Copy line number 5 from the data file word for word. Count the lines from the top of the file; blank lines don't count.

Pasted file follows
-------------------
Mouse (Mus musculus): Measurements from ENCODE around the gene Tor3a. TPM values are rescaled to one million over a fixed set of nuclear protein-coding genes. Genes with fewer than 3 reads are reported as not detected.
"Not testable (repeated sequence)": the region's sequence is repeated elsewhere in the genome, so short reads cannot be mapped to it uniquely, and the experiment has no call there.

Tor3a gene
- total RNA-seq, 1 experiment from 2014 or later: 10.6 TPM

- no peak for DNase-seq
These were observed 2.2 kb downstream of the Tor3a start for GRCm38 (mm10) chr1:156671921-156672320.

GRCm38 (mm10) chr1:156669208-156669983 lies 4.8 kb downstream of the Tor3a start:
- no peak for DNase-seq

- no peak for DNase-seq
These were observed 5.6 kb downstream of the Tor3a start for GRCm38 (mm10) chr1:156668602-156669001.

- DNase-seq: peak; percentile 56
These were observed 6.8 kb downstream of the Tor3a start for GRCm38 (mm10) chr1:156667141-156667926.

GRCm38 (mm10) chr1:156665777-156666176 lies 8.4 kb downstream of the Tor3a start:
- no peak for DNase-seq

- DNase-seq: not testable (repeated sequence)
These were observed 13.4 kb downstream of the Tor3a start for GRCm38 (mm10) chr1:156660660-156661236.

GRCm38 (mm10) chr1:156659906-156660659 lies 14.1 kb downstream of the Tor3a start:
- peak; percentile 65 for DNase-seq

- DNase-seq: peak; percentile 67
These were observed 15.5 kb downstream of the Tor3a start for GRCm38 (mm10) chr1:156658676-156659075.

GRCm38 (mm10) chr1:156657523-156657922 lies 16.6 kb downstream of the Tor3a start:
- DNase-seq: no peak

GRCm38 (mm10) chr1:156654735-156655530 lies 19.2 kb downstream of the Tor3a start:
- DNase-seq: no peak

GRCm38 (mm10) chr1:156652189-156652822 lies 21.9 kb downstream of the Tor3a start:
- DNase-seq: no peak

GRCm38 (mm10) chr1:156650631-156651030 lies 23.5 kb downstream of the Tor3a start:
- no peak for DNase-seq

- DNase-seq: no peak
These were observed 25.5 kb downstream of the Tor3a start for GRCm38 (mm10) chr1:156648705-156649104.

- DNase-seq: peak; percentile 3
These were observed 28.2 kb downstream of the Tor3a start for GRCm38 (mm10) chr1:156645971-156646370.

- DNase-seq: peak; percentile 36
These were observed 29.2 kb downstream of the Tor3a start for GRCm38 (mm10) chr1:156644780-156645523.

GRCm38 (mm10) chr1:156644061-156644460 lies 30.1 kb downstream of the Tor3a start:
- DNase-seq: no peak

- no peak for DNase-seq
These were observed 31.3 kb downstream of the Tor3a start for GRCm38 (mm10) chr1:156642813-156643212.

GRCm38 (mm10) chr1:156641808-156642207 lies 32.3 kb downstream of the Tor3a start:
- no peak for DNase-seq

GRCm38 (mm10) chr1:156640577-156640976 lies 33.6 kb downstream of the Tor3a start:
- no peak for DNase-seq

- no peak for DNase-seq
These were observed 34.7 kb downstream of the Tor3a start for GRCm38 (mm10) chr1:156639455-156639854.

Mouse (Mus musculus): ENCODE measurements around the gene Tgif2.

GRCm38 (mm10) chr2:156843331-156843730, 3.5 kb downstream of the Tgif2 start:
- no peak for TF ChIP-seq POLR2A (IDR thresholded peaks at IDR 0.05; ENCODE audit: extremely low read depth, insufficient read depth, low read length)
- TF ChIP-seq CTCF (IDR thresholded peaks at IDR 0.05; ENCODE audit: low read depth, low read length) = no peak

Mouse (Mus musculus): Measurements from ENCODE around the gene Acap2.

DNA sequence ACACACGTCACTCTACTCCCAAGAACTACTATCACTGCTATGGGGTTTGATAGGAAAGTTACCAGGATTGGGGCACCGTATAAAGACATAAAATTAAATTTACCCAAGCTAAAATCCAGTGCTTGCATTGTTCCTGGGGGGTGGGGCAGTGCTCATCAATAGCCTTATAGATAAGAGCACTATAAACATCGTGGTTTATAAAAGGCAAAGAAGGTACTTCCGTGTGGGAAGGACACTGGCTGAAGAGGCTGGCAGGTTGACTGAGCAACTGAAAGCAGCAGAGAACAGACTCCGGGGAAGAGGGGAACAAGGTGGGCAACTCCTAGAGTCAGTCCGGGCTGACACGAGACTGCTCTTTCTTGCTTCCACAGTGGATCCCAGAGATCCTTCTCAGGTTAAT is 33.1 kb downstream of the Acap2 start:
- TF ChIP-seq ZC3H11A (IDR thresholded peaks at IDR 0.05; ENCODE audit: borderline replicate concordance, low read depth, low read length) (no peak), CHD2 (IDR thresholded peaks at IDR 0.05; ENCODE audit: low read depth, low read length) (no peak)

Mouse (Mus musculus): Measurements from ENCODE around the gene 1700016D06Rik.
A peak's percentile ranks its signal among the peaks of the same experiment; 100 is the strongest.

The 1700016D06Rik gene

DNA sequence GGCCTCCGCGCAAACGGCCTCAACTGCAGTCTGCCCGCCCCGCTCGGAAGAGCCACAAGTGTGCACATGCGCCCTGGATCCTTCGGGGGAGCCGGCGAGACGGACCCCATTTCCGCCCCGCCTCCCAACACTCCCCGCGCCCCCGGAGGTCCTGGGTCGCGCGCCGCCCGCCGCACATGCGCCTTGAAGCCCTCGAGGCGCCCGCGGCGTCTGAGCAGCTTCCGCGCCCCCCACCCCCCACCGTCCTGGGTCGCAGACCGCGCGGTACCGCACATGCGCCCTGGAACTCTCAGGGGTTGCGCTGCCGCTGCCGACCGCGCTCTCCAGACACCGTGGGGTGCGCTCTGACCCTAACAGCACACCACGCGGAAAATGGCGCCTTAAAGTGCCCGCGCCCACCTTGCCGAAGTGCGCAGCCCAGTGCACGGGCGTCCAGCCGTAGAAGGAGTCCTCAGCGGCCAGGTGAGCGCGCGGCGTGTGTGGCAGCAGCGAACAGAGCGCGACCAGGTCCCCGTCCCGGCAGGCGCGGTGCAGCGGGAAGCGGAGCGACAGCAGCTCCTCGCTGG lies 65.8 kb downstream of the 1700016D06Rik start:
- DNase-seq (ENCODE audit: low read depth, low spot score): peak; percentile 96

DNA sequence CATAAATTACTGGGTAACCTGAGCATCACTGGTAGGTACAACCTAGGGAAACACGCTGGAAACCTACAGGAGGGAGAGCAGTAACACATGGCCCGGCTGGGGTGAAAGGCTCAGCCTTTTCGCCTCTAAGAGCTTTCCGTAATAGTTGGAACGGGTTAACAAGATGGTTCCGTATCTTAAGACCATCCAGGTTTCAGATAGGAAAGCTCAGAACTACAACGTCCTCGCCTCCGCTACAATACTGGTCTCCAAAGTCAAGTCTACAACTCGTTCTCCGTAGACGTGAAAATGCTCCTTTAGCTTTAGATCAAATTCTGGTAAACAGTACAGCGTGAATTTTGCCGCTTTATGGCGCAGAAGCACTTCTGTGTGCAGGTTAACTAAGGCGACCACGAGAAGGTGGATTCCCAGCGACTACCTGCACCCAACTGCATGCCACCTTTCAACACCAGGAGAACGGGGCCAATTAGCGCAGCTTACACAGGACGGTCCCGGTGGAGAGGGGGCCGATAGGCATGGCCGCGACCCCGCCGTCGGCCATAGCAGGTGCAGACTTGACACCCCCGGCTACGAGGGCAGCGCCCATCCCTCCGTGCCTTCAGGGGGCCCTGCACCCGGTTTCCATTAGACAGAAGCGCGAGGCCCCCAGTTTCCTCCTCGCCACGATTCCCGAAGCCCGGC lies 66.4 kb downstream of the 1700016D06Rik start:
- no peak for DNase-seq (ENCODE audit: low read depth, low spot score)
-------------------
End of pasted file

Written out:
- no peak for DNase-seq